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being kissed on the forehead. You need to put on those high-heels to keep from missing opportunities. (Actually they were invented by Louie the XIV so guybrarians may wear them too.) What do you need to do to prepare for opportunities? Read those professional journals? Gather meaningful data about the operation and services of the library? Listen to colleagues and students and parents or even actively seek their input? Celebrate victories? So, where does a 300 pound fullback sit? Answer: Anywhere he wants to and a librarian who is focused and prepared to help the school reach its goals is welcome at the table.
FAME Initiatives Survive Difficult Budget Year
Bob Cerra FAME Governmental Consultant 206-B S Monroe Street Tallahassee, FL 32301 Phone: (850) 222-4428 Fax: (850) 222-4380 Email: email@example.com
During a long and difficult budget year, FAME worked diligently with legislators, legislative staff, Department of Education representatives and the Governor’s office to insure that our primary budget issues were funded for 2003. Thanks to the hard work of many legislators, funding for school library media materials and SUNLINK were protected for another year even as the Legislature struggled to find the funding for over 42,000 additional students, to provide $468 million for the first year operations costs for class size reduction, to scrape together $600 million in capital outlay funds for the first year of class size reduction, and to take over funding of the county court system by the State. In addition, FAME is excited to report that the Sharpening the Pencil Act was not funded this year. The program is still established in the Law,
but without funding, there will not be any audits this year. The audits reviewed all management functions of a district looking for “savings” that then had to be used in direct instructional expenses. This requirement precluded the use of any of the savings for expanding or updating the school libraries in the district and reflected the primary reason that FAME was opposed to the program. While we would have preferred to amend the program to allow the “savings” found in an audit to be used for any instructional purpose, the temporary or permanent elimination of the program may ultimately be the easier solution to this issue. A major movement was attempted by the House of Representatives during the Regular Session to make all instructional materials funds “flexible” to the districts to use for any purpose. While this effort was not targeting library media materials funding, it would have been an unintended consequence of their attack on the textbook publishers that
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library media materials funding would have also suffered under the effort. Thanks to the work of dozens of House members and especially the leadership of Representative Dennis Baxley (R-Ocala) this effort was defeated after a series of extremely close votes. Keeping instructional materials funding as a true categorical that is not flexible is a top priority for the FAME lobbying effort. I am happy to report that there were not any major efforts this year that represented direct attacks on intellectual freedom before the Legislature. The closest bill that might have raised some small concern in this area was a bill that will allow parents of minor children to see the titles of books from public libraries if the children are being charged late fees. Children will have a right to privacy if they get their books returned on time, but some parents were complaining that public libraries were charging them late fees when the parents did not even know which book to locate and have returned.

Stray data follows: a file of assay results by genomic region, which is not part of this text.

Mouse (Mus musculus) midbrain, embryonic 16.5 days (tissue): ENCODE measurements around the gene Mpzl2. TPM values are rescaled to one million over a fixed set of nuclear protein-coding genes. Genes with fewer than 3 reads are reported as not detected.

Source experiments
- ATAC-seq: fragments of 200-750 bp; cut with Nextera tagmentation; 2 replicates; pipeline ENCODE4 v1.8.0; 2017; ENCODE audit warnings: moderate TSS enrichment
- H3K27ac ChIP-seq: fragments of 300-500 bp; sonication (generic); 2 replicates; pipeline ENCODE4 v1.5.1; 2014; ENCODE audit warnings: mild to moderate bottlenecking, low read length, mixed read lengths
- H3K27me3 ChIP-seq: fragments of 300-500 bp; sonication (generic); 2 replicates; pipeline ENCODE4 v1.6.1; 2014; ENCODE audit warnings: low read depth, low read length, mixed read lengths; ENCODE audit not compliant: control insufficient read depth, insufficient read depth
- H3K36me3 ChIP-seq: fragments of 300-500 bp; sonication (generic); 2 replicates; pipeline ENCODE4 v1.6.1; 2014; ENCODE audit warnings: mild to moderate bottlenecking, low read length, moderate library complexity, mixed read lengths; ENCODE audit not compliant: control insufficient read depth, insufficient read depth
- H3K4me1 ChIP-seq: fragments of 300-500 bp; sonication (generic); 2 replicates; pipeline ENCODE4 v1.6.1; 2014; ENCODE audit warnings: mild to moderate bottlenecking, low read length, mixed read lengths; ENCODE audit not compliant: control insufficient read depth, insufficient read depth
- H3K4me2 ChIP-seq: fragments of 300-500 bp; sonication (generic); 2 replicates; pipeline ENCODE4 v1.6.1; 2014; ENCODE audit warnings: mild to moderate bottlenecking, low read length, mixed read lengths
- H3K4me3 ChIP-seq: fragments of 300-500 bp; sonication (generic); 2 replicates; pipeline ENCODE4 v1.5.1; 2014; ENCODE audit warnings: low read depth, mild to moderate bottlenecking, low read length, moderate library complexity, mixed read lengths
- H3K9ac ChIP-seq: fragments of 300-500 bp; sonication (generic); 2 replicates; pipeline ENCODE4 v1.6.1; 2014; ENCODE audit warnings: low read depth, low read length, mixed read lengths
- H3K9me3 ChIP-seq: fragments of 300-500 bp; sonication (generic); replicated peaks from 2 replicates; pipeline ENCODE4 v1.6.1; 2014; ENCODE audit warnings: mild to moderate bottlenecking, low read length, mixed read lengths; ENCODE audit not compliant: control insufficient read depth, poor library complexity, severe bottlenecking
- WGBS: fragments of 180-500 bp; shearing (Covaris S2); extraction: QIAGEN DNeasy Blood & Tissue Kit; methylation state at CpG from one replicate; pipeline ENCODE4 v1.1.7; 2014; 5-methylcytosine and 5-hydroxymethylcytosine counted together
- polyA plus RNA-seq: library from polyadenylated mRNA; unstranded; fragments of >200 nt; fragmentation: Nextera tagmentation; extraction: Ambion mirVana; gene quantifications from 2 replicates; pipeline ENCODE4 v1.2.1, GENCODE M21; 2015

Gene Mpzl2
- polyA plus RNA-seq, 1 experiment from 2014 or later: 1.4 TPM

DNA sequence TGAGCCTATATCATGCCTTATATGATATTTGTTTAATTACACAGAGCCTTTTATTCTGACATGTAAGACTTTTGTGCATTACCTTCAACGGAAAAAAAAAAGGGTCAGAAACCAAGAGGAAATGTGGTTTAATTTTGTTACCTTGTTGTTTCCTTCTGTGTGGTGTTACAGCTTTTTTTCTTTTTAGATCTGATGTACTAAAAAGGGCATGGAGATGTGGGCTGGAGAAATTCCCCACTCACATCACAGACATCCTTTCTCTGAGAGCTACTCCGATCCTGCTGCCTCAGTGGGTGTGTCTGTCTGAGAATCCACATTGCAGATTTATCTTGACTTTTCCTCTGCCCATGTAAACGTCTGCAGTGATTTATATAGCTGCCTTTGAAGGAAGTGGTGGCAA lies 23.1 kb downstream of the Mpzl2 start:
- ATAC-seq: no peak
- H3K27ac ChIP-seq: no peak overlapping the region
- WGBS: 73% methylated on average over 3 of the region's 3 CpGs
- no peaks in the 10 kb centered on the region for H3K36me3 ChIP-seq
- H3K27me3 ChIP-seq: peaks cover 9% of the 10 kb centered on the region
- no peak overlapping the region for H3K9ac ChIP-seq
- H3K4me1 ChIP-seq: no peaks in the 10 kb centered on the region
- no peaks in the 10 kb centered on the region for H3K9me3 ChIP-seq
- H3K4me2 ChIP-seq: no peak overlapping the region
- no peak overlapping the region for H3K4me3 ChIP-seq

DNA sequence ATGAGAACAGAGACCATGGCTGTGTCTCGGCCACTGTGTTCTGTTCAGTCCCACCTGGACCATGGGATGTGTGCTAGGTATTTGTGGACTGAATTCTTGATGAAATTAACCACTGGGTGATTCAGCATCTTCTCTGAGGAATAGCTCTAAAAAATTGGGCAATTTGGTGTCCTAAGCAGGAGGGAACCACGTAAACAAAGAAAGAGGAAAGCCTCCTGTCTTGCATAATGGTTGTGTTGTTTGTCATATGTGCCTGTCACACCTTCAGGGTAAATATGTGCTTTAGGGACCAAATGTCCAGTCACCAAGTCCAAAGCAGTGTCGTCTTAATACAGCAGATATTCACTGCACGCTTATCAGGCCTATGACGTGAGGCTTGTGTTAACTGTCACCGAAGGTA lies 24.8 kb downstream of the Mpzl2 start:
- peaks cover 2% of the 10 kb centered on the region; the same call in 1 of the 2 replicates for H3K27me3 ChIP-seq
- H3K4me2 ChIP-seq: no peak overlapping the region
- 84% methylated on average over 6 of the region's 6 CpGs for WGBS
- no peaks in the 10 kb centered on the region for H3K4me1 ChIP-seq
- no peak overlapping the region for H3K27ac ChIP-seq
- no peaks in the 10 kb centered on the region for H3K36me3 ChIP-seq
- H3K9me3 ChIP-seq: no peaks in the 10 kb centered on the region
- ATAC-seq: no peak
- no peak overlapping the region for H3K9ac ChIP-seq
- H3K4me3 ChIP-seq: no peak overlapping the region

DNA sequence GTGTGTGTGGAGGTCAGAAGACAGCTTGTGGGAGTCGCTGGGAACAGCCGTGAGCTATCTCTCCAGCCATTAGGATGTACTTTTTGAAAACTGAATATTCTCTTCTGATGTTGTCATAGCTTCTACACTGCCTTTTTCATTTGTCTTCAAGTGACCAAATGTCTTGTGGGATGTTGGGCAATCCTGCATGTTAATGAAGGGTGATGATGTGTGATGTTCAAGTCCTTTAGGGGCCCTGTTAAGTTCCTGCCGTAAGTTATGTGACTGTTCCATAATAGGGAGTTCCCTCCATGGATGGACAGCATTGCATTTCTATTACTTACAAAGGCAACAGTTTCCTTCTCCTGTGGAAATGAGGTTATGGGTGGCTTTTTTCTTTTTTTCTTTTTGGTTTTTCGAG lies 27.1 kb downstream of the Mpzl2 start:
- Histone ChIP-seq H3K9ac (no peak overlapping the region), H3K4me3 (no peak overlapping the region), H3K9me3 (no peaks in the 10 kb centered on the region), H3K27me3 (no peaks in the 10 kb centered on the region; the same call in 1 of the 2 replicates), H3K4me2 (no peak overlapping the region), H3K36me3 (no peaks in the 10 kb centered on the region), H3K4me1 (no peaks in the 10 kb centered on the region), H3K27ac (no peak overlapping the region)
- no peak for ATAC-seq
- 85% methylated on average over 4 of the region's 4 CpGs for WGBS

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FAME continues to be concerned about the explosion of teachers who are obtaining library media as an add-on certification through examination without having any coursework at all. The Legislature did not address this issue during the 2003 Session, but FAME will be pushing for a further examination over this summer and fall in preparation for at least requiring teachers obtaining a certification through this route to complete the coursework while serving as a media specialist. Some districts have already added some requirements to enroll in courses in order for teachers certified by exam
only to work as a school library media specialist. This was accomplished in these districts by amending the job description for a school library media specialist through negotiations with their teachers unions, which would serve to eliminate the primary problem in those districts of having totally unprepared persons trying to manage a media center.
Sandy Ulm’s Retirement While it seems like we have been preparing ourselves for Sandy’s retirement for a long time now, Sandy’s last day as consultant to the DOE for library media has now
passed us. This is certainly a time to “grieve” our loss while celebrating her accomplishments. Even as we remember her great accomplishments for FAME and library media services in the State over her career, there are two major bits of good news to report on this front. First, Sandy is not leaving FAME, just the Department of Education. She has indicated her commitment to being extremely active with the organization even in retirement … HOORAY! In addition, the Department of Education has filled the position with an energetic and strong leader in Dr. Nancy Teger, who had been extremely
successful as the director of media services in Miami-Dade County Schools. While I am sure that Nancy is counting on the help and support from many of our library media specialists around the State to insure a smooth transition, I also know that she will do a fantastic job in serving the Department, school districts, schools and students in this extremely important job.
Questions: Please contact Bob at firstname.lastname@example.org.
Book-an-Author If you are thinking about an author/illustrator visit — we’d like to help. • We are a literacy initiative that will do all the ground work for you. • Our help is free to schools and libraries. • Because we work so closely with the authors/illustrators we can arrange the lowest honorarium possible for that particular author/illustrator. • We have several authors and illustrators we are working with this year including: Jim Aylesworth, Carol Gorman, Franny Billingsley, Tanya Lee Stone, and Jeni Reeves. Find out more by checking http://www.mcelmeel.com/bookauthor. We can still help arrange visits for 2003-04 and are scheduling into the 2004 – 05 year. We are willing to answer general inquiries about author/illustrator visits and suggest other authors/illustrators as well.
Contact: email@example.com or ph. (319) 393-2562. Sharron McElmeel